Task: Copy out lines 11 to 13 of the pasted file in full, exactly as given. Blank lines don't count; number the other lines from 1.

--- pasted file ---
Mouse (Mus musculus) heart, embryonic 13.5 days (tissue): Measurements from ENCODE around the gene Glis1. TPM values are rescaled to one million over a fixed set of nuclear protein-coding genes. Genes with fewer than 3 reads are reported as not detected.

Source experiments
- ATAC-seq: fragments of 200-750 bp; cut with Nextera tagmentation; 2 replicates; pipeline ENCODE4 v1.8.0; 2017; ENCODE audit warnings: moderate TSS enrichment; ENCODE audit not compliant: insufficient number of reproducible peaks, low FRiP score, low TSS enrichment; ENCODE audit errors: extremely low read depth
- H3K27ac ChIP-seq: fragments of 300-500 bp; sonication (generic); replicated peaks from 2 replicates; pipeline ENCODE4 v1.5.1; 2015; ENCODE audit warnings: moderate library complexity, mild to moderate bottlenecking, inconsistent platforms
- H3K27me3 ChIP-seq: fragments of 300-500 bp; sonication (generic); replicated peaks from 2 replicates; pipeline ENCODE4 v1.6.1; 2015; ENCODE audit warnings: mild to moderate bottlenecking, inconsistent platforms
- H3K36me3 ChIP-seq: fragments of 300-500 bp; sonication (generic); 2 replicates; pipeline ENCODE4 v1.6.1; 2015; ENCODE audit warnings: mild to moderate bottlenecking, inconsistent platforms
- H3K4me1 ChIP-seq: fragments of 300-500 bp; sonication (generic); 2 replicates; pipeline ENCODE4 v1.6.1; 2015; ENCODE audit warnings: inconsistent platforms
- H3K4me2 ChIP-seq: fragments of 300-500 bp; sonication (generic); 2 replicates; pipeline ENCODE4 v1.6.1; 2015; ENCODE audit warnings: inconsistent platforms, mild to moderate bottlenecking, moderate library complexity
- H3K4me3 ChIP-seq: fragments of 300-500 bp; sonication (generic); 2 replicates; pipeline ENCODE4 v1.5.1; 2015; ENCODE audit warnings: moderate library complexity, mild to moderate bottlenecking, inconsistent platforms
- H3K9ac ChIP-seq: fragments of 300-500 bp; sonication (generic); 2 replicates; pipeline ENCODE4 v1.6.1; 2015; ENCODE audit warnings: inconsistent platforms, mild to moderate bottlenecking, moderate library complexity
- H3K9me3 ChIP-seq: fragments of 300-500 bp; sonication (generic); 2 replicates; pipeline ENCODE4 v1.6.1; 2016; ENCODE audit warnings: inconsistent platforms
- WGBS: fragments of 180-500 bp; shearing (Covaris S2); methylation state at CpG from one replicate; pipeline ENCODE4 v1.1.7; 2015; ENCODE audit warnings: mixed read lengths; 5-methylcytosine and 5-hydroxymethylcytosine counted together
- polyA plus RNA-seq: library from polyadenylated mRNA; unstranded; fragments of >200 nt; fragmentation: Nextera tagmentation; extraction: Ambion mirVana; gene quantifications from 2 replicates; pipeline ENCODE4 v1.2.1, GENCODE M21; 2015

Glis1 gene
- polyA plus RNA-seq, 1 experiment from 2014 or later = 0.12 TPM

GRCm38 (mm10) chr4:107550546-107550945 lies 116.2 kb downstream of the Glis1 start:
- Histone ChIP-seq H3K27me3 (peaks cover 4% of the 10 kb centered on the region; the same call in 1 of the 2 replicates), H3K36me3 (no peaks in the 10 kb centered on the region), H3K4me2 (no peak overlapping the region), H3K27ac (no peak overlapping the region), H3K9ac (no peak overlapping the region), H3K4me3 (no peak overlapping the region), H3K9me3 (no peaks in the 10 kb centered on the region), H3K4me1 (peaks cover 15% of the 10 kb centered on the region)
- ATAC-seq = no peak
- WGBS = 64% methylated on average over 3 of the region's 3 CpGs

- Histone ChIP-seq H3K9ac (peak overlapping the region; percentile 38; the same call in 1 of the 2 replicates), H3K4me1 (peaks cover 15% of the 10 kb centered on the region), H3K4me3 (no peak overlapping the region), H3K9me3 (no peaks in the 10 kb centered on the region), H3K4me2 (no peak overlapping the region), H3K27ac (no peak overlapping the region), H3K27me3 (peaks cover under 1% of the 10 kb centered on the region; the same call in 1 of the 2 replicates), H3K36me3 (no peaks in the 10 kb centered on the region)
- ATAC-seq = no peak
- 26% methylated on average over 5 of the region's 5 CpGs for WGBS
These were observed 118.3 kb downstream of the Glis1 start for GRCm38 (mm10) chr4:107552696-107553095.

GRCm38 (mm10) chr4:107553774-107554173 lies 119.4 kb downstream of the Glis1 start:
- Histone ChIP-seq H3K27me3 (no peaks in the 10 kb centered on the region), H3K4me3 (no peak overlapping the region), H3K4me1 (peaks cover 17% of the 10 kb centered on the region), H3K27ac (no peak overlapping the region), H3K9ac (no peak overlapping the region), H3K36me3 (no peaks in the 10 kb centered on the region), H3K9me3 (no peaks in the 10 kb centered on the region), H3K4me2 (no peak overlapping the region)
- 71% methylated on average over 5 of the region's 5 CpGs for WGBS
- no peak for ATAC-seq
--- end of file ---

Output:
- H3K9me3 ChIP-seq: fragments of 300-500 bp; sonication (generic); 2 replicates; pipeline ENCODE4 v1.6.1; 2016; ENCODE audit warnings: inconsistent platforms
- WGBS: fragments of 180-500 bp; shearing (Covaris S2); methylation state at CpG from one replicate; pipeline ENCODE4 v1.1.7; 2015; ENCODE audit warnings: mixed read lengths; 5-methylcytosine and 5-hydroxymethylcytosine counted together
- polyA plus RNA-seq: library from polyadenylated mRNA; unstranded; fragments of >200 nt; fragmentation: Nextera tagmentation; extraction: Ambion mirVana; gene quantifications from 2 replicates; pipeline ENCODE4 v1.2.1, GENCODE M21; 2015